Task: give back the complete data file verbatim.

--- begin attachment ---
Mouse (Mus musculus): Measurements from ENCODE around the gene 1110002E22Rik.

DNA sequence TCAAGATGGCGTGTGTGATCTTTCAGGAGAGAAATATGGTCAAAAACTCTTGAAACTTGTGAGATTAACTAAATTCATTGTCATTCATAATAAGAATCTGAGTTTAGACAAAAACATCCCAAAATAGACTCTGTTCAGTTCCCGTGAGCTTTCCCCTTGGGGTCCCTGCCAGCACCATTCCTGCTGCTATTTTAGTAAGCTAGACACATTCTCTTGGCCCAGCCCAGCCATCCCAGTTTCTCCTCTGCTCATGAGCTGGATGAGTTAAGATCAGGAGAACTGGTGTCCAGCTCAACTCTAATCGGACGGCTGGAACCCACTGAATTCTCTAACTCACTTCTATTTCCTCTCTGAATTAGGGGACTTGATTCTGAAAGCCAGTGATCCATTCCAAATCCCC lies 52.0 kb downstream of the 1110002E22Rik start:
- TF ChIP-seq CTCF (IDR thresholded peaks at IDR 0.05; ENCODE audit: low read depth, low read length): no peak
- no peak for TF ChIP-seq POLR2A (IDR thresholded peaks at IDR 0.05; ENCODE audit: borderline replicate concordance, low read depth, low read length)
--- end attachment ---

Mouse (Mus musculus): Measurements from ENCODE around the gene 1110002E22Rik.

DNA sequence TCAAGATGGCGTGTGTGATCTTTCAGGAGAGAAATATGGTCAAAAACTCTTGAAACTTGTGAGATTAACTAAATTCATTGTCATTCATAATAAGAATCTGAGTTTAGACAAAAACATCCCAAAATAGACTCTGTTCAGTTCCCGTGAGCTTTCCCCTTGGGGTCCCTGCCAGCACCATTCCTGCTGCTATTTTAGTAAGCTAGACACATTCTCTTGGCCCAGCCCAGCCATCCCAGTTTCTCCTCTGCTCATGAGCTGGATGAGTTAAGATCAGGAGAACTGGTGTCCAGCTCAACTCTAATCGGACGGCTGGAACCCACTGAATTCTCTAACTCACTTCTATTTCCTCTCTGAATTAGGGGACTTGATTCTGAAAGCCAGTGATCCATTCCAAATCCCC lies 52.0 kb downstream of the 1110002E22Rik start:
- TF ChIP-seq CTCF (IDR thresholded peaks at IDR 0.05; ENCODE audit: low read depth, low read length): no peak
- no peak for TF ChIP-seq POLR2A (IDR thresholded peaks at IDR 0.05; ENCODE audit: borderline replicate concordance, low read depth, low read length)